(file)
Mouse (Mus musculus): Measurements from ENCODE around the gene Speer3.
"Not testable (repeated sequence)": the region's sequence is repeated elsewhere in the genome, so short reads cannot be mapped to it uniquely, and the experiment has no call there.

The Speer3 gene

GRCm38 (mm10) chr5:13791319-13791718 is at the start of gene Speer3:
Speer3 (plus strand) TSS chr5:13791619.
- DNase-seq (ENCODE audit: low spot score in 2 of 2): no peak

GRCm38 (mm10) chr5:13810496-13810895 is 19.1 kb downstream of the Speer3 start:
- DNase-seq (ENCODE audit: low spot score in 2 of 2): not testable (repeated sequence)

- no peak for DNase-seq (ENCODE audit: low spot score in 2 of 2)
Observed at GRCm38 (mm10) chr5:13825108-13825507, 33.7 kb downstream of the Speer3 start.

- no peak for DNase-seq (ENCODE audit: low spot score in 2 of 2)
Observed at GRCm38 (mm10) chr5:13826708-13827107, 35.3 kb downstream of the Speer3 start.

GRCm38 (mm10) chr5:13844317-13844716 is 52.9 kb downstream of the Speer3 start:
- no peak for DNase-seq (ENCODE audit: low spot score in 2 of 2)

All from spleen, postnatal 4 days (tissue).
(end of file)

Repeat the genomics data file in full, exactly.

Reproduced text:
Mouse (Mus musculus): Measurements from ENCODE around the gene Speer3.
"Not testable (repeated sequence)": the region's sequence is repeated elsewhere in the genome, so short reads cannot be mapped to it uniquely, and the experiment has no call there.

The Speer3 gene

GRCm38 (mm10) chr5:13791319-13791718 is at the start of gene Speer3:
Speer3 (plus strand) TSS chr5:13791619.
- DNase-seq (ENCODE audit: low spot score in 2 of 2): no peak

GRCm38 (mm10) chr5:13810496-13810895 is 19.1 kb downstream of the Speer3 start:
- DNase-seq (ENCODE audit: low spot score in 2 of 2): not testable (repeated sequence)

- no peak for DNase-seq (ENCODE audit: low spot score in 2 of 2)
Observed at GRCm38 (mm10) chr5:13825108-13825507, 33.7 kb downstream of the Speer3 start.

- no peak for DNase-seq (ENCODE audit: low spot score in 2 of 2)
Observed at GRCm38 (mm10) chr5:13826708-13827107, 35.3 kb downstream of the Speer3 start.

GRCm38 (mm10) chr5:13844317-13844716 is 52.9 kb downstream of the Speer3 start:
- no peak for DNase-seq (ENCODE audit: low spot score in 2 of 2)

All from spleen, postnatal 4 days (tissue).